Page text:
Old Testament Law for Christians

Old Testament Law for Christians Author Roy E. Gane
ISBN-10 9781493410224
Release 2017-08-22
Pages 464
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The Old Testament law is foundational for our understanding of the Bible, but for many it remains some of the Old Testament's most foreign and exotic material. This book by a leading evangelical expert in biblical law helps readers understand Old Testament law, how it functioned in the Old Testament, and how it is (and is not) instructive for contemporary Christians. The author explicates the often confusing legal system of ancient Israel, differentiates between time-bound cultural aspects of Israelite law and universally applicable aspects of the divine value system, and shows the ethical relevance of Old Testament law for Christians today.



The Prophetic Faith

The Prophetic Faith Author Martin Buber
ISBN-10 9780691166247
Release 2015-10-27
Pages 344
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The author brings to a focus his interpretation of biblical religion as an existential confrontation between God and man in which God calls man, individual and collectivee, to decision; man responds, and God judges.



Creation and the Persistence of Evil

Creation and the Persistence of Evil Author Jon Douglas Levenson
ISBN-10 0691029504
Release 1988
Pages 182
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This paperback edition brings to a wide audience one of the most innovative and meaningful models of God for this post-Auschwitz era. In a thought-provoking return to the original Hebrew conception of God, which questions accepted conceptions of divine omnipotence, Jon Levenson defines God's authorship of the world as a consequence of his victory in his struggle with evil. He traces a flexible conception of God to the earliest Hebrew sources, arguing, for example, that Genesis 1 does not describe the banishment of evil but the attempt to contain the menace of evil in the world, a struggle that continues today.This paperback edition brings to a wide audience one of the most innovative and meaningful models of God for this post-Auschwitz era. In a thought-provoking return to the original Hebrew conception of God, which questions accepted conceptions of divine omnipotence, Jon Levenson defines God's authorship of the world as a consequence of his victory in his struggle with evil. He traces a flexible conception of God to the earliest Hebrew sources, arguing, for example, that Genesis 1 does not describe the banishment of evil but the attempt to contain the menace of evil in the world, a struggle that continues today.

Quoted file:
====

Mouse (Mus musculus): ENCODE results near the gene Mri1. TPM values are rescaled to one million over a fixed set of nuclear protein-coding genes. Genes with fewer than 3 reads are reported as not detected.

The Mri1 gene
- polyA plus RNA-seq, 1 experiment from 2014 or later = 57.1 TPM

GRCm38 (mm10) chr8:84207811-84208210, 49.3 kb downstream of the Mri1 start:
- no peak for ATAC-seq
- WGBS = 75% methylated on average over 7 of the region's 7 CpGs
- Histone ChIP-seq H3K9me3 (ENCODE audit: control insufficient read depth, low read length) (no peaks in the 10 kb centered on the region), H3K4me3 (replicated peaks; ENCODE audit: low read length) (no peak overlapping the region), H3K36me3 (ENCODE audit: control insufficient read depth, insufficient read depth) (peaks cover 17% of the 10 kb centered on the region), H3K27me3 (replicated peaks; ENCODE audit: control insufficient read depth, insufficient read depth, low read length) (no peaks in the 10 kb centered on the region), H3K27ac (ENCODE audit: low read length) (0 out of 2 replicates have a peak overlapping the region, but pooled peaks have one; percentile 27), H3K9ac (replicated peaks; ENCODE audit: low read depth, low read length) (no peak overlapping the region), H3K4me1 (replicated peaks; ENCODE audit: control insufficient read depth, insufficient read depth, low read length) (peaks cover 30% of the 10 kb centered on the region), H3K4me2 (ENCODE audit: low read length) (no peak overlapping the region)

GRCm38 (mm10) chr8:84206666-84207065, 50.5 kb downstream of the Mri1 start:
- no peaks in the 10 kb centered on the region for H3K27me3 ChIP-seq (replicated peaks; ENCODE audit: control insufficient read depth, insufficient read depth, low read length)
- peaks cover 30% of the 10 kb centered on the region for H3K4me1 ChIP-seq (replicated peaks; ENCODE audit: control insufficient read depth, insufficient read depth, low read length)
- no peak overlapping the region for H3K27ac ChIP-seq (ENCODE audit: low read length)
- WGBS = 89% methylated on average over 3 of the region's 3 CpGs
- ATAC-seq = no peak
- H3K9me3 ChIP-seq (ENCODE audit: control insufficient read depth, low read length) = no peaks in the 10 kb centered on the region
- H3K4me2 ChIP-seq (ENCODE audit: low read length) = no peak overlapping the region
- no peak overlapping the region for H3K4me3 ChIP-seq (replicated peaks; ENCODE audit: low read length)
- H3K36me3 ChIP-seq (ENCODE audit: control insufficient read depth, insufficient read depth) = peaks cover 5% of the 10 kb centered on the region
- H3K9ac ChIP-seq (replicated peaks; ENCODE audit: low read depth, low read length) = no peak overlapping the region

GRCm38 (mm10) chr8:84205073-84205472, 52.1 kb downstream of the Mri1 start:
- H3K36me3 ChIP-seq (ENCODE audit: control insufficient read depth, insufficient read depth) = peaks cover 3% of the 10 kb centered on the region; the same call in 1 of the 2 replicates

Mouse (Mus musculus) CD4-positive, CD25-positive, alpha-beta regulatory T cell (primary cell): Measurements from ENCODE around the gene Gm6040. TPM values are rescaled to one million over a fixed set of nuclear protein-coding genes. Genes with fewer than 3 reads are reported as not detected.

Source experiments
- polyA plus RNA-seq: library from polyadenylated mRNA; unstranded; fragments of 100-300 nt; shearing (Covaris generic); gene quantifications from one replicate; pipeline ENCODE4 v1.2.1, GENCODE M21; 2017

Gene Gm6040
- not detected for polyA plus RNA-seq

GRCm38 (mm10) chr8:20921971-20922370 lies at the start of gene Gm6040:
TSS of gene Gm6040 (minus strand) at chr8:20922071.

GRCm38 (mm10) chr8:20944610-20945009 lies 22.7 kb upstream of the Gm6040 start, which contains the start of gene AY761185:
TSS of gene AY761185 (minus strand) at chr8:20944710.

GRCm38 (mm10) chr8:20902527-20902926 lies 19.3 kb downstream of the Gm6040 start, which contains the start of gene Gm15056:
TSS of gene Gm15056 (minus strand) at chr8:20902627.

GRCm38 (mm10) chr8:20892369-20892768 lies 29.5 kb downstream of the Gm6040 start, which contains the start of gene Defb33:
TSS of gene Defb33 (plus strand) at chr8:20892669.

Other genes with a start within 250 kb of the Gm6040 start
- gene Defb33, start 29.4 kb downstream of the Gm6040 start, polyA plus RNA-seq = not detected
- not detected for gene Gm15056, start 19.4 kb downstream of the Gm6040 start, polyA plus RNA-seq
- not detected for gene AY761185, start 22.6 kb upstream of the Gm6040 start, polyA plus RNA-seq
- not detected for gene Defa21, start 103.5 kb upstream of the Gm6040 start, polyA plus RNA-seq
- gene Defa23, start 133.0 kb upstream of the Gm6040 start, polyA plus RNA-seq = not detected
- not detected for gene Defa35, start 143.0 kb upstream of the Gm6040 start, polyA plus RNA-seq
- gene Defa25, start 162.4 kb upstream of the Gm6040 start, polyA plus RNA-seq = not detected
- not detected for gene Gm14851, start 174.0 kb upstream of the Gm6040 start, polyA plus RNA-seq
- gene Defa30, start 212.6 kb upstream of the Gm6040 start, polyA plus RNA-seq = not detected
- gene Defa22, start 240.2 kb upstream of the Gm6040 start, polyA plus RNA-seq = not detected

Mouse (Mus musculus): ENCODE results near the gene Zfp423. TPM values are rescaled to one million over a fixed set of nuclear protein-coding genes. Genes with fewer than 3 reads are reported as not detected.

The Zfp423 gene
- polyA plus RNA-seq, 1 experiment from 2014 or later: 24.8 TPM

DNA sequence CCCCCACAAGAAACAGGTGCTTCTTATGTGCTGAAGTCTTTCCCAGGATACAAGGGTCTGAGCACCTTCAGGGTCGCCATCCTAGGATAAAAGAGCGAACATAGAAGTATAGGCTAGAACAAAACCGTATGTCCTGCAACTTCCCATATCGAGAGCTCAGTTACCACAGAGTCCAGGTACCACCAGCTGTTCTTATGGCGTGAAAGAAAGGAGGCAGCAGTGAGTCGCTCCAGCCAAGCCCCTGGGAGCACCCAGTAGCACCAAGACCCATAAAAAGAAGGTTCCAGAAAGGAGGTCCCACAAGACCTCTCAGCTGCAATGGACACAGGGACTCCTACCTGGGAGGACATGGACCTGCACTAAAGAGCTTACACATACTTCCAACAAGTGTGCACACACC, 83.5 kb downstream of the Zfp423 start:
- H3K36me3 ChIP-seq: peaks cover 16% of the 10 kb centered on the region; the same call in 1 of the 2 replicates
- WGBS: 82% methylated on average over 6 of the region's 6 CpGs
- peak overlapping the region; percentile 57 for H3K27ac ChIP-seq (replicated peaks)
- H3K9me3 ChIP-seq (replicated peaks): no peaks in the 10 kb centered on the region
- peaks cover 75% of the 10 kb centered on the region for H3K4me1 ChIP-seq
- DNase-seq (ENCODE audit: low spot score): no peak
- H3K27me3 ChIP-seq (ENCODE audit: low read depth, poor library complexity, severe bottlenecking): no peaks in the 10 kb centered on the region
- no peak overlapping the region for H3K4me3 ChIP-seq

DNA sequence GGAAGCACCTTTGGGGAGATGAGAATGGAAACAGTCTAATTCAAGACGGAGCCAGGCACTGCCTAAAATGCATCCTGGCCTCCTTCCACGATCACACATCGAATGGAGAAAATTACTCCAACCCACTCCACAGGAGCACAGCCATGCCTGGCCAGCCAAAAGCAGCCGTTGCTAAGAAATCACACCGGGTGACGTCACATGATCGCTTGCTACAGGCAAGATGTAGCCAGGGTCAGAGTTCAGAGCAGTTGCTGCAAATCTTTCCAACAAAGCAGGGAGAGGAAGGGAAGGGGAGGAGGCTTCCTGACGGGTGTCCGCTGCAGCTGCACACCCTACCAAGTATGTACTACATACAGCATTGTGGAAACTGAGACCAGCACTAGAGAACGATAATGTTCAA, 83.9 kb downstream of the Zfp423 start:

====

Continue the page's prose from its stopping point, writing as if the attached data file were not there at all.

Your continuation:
The Hebrew Bible the Old Testament and Historical Criticism

The Hebrew Bible  the Old Testament  and Historical Criticism Author Jon Douglas Levenson
ISBN-10 0664254071
Release 1993
Pages 192
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Writing from a Jewish perspective, Jon Levenson reviews many often neglected theoretical questions. He focuses on the relationship between two interpretive communities--the community of scholars who are committed to the historical-critical method of biblical interpretation and the community responsible for the canonization and preservation of the Bible.



Yet I Loved Jacob

Yet I Loved Jacob Author Joel S. Kaminsky
ISBN-10 9781498280242
Release 2016-02-11
Pages 254
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God's favor towards some serves God's plan for the larger world. The Bible's affirmation of Israel's divine election is often ignored or even repudiated by contemporary Christians and Jews who are scandalized by the possibility that God might favor one person or group over another. Beginning with the stories of family rivalry in Genesis and in working through a host of other biblical texts, Joel Kaminsky explores the dynamics of election. Why does God favor certain people? How do the chosen and non-chosen interact? And what might these texts teach us about God's intention for the world?



Sinai and Zion

Sinai and Zion Author Jon D. Levenson
ISBN-10 9780062285249
Release 2013-05-28
Pages 240
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A treasury of religious thought and faith--places the symbolic world of the Bible in its original context.



Resurrection and the Restoration of Israel

Resurrection and the Restoration of Israel Author Jon Douglas Levenson
ISBN-10 0300135157
Release 2006
Pages 274